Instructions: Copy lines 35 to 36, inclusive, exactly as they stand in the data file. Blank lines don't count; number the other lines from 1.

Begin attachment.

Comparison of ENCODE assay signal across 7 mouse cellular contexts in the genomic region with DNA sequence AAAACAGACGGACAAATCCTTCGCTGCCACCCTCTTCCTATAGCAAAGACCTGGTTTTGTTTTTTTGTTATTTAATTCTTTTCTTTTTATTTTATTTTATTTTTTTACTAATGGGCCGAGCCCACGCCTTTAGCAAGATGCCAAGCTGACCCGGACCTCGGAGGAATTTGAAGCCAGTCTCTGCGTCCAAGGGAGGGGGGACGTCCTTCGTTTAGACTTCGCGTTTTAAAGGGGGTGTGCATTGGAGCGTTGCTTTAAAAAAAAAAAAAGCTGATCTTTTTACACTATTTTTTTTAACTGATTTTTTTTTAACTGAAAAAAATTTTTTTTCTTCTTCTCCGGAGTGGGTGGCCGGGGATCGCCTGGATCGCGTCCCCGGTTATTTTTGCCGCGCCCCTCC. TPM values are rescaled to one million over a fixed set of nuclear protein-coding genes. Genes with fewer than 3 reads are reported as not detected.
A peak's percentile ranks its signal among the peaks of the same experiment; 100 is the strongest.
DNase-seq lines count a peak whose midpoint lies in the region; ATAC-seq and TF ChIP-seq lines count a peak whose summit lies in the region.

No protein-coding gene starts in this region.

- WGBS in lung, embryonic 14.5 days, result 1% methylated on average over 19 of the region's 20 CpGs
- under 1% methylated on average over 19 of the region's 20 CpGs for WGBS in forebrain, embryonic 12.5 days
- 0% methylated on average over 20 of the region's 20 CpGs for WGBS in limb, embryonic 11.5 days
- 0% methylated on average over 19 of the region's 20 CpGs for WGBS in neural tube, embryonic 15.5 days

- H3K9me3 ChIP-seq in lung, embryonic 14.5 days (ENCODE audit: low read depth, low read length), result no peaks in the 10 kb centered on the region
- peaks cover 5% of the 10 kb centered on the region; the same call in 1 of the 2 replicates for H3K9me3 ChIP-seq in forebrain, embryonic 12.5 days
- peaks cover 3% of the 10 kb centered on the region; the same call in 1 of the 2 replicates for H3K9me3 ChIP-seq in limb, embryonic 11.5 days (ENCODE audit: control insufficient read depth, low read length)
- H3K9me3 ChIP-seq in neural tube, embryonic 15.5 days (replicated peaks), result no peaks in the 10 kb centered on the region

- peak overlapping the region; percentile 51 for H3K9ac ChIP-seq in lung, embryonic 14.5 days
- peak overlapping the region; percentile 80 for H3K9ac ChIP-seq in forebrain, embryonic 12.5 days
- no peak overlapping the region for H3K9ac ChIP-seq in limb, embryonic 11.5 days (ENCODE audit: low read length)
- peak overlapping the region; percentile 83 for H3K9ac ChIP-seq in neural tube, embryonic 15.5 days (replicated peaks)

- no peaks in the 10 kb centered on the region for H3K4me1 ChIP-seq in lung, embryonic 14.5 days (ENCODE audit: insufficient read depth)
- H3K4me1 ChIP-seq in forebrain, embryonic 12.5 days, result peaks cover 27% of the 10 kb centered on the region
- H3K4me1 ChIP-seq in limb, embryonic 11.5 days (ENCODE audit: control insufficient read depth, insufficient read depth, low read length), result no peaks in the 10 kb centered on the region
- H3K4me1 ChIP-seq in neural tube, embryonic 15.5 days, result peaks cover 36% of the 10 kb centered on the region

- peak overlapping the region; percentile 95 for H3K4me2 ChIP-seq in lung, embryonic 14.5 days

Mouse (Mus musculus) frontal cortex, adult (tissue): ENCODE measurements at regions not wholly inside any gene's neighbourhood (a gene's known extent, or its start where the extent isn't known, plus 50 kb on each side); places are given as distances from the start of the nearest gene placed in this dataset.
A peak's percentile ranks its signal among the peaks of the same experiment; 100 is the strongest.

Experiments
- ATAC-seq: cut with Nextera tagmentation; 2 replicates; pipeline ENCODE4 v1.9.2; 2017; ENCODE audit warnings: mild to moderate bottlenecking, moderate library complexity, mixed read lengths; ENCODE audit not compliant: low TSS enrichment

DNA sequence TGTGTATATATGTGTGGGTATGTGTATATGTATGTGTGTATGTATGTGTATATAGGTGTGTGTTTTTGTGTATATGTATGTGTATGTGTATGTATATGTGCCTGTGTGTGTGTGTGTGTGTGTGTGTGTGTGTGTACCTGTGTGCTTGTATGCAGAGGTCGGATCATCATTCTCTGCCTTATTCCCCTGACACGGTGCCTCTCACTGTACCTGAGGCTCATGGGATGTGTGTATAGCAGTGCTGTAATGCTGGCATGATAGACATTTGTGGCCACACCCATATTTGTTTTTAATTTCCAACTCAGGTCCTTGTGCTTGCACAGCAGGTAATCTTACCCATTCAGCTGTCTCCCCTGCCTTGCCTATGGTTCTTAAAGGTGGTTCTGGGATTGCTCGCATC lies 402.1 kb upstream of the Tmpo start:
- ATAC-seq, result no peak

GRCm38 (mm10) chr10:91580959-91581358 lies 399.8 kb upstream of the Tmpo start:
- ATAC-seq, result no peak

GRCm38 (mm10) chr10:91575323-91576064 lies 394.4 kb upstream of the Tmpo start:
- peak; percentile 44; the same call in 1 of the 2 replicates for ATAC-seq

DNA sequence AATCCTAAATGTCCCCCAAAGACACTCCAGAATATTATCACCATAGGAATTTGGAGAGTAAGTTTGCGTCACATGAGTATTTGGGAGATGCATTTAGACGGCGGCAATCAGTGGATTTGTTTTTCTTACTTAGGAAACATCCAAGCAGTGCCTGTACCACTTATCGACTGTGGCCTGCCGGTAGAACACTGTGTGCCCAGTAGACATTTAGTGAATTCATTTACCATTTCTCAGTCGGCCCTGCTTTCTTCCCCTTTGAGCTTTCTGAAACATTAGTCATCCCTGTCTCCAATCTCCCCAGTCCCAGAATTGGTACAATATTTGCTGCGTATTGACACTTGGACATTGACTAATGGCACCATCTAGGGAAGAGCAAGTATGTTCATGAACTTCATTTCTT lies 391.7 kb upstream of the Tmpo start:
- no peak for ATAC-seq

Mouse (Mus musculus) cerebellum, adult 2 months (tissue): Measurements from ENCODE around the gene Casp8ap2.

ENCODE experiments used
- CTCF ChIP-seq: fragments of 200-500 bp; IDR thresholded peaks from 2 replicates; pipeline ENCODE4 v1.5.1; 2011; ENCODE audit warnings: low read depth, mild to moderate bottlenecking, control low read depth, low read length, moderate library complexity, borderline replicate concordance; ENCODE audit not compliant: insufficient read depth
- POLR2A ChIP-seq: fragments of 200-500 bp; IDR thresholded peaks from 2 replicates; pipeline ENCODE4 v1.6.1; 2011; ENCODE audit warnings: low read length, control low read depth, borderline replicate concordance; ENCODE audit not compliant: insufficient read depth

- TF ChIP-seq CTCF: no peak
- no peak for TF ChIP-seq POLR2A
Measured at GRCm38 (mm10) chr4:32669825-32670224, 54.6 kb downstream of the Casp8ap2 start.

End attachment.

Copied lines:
ENCODE experiments used
- CTCF ChIP-seq: fragments of 200-500 bp; IDR thresholded peaks from 2 replicates; pipeline ENCODE4 v1.5.1; 2011; ENCODE audit warnings: low read depth, mild to moderate bottlenecking, control low read depth, low read length, moderate library complexity, borderline replicate concordance; ENCODE audit not compliant: insufficient read depth